Arts & Entertainment
Justin Alesna, a 23 years old resident of Detroit who was attacked on the evening of March 7, 2011. Alesna recorded a YouTube video to report his ordeal originally.
Detroit Man Sentenced For Anti-Gay Hate Crime
Originally printed 2/14/2013 (Issue 2107 - Between The Lines News)
Almost two years after Justin Alesna was brutally attacked in a convenience store, his attacker, Everett Dwayne, 26, was sentenced to 18 months in prison to be followed by three years of supervised release. Dwaryne was convicted of committing a federal hate crime by assaulting Alesna because he is gay.
BTL reported the March 7, 2011 attack soon after it happened. At that time Alesna told BTL that Dwayne asked him to not stand too close to him while Alesna was standing in line and waiting to purchase cigarettes. Dwayne then started asking Alesna if he was "a fucking homo." Alesna ignored him, purchased his cigarettes and went to leave when Dwayne stopped him and showed him a gun. Alesna said Dwayne then punched him in the face, fracturing his eye socket. Alesna fought back and asked the cashier to call the police. The cashier did not call the police, but told the men to stop fighting.
"The amount of cruelty that was shown to me throughout this whole situation is beyond appalling," Alesna said. "The fact that I was assaulted and asked to leave the crime scene. The fact that there were two other individuals besides myself and the clerk who did nothing but gawk and laugh the whole time this was going on. What happened to decency?"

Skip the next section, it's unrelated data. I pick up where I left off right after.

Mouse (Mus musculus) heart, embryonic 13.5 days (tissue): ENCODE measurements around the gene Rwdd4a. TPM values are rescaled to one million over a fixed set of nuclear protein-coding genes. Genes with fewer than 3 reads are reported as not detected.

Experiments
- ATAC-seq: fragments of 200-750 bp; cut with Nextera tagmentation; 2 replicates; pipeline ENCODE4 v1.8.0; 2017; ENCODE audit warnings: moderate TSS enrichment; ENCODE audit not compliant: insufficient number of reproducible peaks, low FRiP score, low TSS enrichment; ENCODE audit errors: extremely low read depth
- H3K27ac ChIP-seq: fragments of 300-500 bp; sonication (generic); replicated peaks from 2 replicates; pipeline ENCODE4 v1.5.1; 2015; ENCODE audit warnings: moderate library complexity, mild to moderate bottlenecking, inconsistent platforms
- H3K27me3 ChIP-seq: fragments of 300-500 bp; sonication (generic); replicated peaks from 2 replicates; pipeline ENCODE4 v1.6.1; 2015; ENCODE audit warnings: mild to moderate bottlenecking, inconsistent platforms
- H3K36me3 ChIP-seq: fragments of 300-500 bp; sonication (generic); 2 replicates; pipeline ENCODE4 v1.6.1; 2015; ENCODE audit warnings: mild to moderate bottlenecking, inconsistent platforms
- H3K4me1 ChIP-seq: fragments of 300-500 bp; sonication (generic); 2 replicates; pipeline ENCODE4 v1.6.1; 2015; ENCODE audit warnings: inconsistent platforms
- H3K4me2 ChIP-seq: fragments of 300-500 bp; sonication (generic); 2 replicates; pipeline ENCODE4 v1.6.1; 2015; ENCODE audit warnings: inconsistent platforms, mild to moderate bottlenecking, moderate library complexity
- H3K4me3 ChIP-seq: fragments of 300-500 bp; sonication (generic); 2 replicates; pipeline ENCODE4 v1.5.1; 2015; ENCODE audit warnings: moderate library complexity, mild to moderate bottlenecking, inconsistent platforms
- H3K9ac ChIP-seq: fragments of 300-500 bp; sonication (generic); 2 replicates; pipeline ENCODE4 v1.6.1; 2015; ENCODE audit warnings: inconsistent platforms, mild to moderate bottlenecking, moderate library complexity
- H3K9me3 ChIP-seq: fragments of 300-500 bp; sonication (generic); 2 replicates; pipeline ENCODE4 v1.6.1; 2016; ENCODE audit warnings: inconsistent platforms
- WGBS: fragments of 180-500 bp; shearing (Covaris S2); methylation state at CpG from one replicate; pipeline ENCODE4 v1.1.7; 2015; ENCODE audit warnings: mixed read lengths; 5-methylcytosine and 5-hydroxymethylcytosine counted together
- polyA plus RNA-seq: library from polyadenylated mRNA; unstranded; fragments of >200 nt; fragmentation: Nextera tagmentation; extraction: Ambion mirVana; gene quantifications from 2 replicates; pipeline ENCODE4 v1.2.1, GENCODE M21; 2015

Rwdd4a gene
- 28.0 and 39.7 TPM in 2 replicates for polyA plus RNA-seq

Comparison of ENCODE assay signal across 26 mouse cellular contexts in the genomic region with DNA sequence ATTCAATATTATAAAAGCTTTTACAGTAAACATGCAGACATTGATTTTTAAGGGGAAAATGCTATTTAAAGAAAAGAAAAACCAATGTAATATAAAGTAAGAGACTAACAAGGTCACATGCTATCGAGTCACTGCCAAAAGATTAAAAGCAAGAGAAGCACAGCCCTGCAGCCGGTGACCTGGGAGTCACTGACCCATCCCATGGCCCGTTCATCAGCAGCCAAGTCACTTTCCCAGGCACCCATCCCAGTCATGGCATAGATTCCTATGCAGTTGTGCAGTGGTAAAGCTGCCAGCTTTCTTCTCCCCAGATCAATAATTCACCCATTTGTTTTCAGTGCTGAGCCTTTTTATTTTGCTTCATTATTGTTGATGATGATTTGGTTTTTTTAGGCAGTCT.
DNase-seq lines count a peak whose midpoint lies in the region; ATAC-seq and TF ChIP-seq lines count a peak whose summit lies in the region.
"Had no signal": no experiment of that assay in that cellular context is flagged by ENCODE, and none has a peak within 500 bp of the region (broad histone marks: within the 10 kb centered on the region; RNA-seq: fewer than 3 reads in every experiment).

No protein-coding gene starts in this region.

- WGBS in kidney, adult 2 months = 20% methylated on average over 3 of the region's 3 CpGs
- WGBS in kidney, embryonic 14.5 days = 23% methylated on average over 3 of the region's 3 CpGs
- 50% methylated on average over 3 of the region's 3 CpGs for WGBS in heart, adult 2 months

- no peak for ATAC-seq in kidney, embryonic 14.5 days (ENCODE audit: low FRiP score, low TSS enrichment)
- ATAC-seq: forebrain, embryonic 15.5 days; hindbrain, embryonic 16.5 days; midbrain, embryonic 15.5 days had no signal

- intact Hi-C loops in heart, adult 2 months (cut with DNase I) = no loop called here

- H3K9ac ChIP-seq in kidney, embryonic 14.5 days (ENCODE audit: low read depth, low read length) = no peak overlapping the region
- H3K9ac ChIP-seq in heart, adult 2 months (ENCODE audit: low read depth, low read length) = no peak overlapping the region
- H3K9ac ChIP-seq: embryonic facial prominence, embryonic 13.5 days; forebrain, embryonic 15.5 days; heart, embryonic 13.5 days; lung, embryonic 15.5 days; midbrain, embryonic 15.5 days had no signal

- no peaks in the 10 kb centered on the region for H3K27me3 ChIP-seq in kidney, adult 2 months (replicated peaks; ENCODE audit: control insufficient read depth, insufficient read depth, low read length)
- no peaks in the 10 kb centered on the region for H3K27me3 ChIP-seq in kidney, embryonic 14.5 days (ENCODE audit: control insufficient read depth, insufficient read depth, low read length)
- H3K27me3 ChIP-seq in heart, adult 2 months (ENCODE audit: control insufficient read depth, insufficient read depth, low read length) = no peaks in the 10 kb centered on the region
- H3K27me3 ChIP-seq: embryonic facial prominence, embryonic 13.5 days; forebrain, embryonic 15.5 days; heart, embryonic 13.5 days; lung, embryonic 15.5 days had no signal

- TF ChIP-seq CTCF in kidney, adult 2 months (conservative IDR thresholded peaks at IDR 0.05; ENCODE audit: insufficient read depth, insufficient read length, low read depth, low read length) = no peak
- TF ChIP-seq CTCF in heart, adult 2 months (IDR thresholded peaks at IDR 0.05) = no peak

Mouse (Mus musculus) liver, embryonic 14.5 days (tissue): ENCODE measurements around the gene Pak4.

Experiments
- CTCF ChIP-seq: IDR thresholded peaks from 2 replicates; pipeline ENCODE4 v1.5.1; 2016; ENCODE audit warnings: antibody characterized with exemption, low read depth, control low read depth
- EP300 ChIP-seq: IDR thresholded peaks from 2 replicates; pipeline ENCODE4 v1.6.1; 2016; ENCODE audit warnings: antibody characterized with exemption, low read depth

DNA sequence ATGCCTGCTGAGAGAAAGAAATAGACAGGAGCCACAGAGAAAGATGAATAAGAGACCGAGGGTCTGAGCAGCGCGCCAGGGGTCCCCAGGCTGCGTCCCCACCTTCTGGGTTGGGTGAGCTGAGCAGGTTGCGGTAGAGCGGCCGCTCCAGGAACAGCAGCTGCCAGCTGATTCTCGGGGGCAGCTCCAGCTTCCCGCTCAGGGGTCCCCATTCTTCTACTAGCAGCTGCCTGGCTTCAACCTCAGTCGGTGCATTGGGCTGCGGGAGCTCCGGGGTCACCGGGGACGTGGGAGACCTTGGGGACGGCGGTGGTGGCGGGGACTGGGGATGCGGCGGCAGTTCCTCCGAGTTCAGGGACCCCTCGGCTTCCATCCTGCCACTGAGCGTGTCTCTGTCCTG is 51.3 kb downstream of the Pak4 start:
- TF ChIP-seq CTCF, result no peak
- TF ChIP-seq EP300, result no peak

Avery pled guilty to violating the federal Hate Crimes Protection Act on Aug. 29, 2012.
"Congress has made it clear that it is a crime to assault people solely on the basis of their sexual orientation," said U.S. Attorney for the Eastern District of Michigan Barbara McQuade. "Prosecutions under this law are important to ensure that all people in our community know that they have the full protection of the law.
"Hate-fueled incidents like this one have no place in a civilized society," said Thomas E. Perez, Assistant Attorney General for the Civil Rights Division. "The Justice Department is committed to using all the tools in our law enforcement arsenal, including the Matthew Shepard and James Byrd Jr. Hate Crimes Prevention Act, to prosecute acts motivated by hate."
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